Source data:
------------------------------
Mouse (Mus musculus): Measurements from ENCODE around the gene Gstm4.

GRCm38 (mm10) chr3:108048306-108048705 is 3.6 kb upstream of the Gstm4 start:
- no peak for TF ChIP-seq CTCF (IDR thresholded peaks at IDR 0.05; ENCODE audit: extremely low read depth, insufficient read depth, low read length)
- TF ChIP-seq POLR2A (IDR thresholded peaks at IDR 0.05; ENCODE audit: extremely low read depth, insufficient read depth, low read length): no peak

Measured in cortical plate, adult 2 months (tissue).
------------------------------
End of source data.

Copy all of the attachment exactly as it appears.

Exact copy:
Mouse (Mus musculus): Measurements from ENCODE around the gene Gstm4.

GRCm38 (mm10) chr3:108048306-108048705 is 3.6 kb upstream of the Gstm4 start:
- no peak for TF ChIP-seq CTCF (IDR thresholded peaks at IDR 0.05; ENCODE audit: extremely low read depth, insufficient read depth, low read length)
- TF ChIP-seq POLR2A (IDR thresholded peaks at IDR 0.05; ENCODE audit: extremely low read depth, insufficient read depth, low read length): no peak

Measured in cortical plate, adult 2 months (tissue).